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2017-2018 Scarpa Maestrale RS

Sam Shaheen reviews the 2017 Scarpa Maestrale RS for Blister Gear Review.

17/18 Scarpa Maestrale RS

2017-2018 Scarpa Maestrale RS

Size Tested: 25.0

Blister’s Measured Weight (Size 25.0):

  • Shells: 1053 / 1057 g
  • Foot Beds: 21 / 21 g
  • Liners (with L pads and adhesive): 244 / 245 g
  • Total: 1318 / 1323 g

Stated Flex: 130

Stated ROM: 60°

Stated Features:

  • Carbon fiber infused Grilamid Web Frame shell
  • Grilamid cuff
  • Wave Closure System (lower Z-buckle)
  • Speedlock Plus ski/walk mode
  • Intuition liner

MSRP: $795

Days Tested: ~35

Skis / Bindings:

  • G3 SENDr 112 188 cm / G3 Ion
  • Scott RockAir 183 cm / Dynafit Radical ST
  • RMU CRM 175 cm / Dynafit Radical FT

Test Locations: Front Range, Elk Range, & Ten Mile Range, CO; Little Cottonwood Canyon, UT; Mount Rainier National Park, WA; Jasper National Park, Alberta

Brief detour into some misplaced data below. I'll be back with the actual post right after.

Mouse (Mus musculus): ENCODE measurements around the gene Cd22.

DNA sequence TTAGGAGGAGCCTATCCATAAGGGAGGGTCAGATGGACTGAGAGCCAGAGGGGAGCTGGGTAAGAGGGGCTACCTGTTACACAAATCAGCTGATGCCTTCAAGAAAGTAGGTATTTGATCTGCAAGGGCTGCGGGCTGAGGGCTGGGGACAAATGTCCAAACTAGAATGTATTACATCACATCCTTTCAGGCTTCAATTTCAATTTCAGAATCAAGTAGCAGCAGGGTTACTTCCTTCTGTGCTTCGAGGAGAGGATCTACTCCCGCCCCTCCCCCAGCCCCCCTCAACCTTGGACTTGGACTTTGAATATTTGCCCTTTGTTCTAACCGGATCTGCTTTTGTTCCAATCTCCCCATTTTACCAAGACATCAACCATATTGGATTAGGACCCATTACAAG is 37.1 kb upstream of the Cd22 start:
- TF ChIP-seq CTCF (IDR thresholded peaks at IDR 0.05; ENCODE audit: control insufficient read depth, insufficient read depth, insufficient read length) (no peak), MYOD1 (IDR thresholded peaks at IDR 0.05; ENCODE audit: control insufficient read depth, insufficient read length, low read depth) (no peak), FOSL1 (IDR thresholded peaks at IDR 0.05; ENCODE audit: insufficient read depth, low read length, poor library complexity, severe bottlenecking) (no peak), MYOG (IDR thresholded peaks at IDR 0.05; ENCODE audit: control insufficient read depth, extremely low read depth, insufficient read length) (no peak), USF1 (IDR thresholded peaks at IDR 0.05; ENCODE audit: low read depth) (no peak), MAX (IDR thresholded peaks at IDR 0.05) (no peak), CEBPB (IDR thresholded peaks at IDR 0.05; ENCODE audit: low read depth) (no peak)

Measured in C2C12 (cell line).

Intro

The 17/18 season is, inarguably, the year of the 130-flex touring boot. Every major boot maker is making one, and few are as high profile as the new and completely redesigned Maestrale family of boots from Scarpa.

Scarpa claims that the Maestrale RS is the most popular touring boot in the world, and I’ve been skiing in the original Maestrale RS since 2012. So I was very eager to check out the new version. The old Maestrale RS had its fair share of issues, and this redesign seemed to address all of the major problems, while also coming in stiffer and lighter than the original.

Now that I’ve put more than 30 days in the new version, I can confidently say that this iteration is a giant leap forward in just about every way. The new Maestrale RS is stiffer, significantly lighter, flexes more progressively, and is more serviceable than the previous version.

It also has a range of motion of 60° that makes the Salomon MTN Lab’s 47° seem pretty underwhelming.

Fit